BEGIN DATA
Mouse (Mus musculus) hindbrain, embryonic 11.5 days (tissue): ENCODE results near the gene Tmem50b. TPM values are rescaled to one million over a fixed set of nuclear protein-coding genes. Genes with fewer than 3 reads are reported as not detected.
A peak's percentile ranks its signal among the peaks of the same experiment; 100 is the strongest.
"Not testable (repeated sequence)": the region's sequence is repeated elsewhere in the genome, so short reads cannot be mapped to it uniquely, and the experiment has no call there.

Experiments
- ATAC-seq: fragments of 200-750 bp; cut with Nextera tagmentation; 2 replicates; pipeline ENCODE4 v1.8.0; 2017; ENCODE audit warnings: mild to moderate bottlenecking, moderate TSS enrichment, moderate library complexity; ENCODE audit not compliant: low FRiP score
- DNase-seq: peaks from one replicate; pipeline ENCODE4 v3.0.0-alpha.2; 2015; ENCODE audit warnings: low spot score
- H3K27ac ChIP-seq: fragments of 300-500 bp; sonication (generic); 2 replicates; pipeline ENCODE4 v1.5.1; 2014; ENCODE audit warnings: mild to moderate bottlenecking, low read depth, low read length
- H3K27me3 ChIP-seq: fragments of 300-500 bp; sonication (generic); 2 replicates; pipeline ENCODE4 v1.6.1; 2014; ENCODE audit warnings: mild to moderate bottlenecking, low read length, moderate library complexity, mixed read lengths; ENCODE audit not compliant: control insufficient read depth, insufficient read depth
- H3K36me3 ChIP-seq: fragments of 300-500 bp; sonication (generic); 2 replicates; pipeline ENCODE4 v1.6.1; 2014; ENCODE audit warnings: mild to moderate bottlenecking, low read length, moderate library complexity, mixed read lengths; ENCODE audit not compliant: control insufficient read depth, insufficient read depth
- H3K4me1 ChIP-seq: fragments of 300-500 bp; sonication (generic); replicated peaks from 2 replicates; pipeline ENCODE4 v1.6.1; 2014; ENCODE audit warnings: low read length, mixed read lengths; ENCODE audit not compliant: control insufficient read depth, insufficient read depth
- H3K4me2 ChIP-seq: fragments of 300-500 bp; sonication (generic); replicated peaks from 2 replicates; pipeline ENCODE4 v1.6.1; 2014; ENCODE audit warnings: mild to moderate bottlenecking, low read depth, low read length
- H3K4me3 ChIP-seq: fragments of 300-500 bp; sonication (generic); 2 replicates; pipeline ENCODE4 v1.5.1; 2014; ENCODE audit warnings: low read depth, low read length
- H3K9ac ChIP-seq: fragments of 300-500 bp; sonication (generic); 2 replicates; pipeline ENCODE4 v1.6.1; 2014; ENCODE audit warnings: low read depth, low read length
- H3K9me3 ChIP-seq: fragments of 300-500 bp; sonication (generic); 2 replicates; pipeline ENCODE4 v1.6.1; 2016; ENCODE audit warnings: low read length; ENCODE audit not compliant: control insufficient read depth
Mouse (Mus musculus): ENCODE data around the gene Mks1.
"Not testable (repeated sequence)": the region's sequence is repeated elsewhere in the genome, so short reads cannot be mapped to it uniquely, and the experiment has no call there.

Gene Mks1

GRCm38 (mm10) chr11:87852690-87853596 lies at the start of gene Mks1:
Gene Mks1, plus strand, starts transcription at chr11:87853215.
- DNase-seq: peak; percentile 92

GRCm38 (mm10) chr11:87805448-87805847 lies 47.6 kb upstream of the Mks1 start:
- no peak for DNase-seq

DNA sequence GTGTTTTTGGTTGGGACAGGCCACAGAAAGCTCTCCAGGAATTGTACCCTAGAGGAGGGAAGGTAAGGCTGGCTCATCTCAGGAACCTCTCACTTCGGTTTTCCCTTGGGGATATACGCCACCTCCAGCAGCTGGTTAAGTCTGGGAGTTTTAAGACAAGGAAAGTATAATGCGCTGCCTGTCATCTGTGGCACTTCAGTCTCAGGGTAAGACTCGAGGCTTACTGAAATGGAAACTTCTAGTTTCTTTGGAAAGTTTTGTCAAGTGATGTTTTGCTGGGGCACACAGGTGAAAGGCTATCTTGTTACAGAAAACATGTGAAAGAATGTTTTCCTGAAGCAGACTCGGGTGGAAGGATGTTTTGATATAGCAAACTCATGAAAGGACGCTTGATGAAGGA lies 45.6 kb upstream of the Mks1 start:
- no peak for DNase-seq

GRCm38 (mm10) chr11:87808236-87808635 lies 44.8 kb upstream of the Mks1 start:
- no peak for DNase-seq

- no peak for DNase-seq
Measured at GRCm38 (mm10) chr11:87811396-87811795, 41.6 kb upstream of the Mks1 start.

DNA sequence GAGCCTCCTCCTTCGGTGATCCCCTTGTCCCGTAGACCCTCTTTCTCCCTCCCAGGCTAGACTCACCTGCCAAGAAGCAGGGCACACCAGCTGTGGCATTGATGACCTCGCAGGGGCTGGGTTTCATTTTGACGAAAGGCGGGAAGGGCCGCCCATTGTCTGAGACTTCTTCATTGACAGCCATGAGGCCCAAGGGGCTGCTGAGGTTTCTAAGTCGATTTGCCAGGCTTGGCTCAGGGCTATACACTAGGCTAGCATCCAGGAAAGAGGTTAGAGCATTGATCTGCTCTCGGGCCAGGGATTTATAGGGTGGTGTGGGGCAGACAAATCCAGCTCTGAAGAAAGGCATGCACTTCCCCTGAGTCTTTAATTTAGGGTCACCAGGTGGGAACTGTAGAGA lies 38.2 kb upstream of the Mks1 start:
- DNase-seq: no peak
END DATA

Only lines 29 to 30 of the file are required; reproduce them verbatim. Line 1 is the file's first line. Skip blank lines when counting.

DNA sequence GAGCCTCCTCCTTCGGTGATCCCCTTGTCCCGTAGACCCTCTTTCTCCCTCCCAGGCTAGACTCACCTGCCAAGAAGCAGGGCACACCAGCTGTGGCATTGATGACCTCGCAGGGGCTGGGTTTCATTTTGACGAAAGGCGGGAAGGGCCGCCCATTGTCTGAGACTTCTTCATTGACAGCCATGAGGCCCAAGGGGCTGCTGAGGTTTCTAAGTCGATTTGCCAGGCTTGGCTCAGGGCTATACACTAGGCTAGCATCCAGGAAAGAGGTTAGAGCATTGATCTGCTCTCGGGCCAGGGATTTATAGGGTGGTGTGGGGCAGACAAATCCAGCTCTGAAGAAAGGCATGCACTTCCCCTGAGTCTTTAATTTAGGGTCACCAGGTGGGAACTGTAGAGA lies 38.2 kb upstream of the Mks1 start:
- DNase-seq: no peak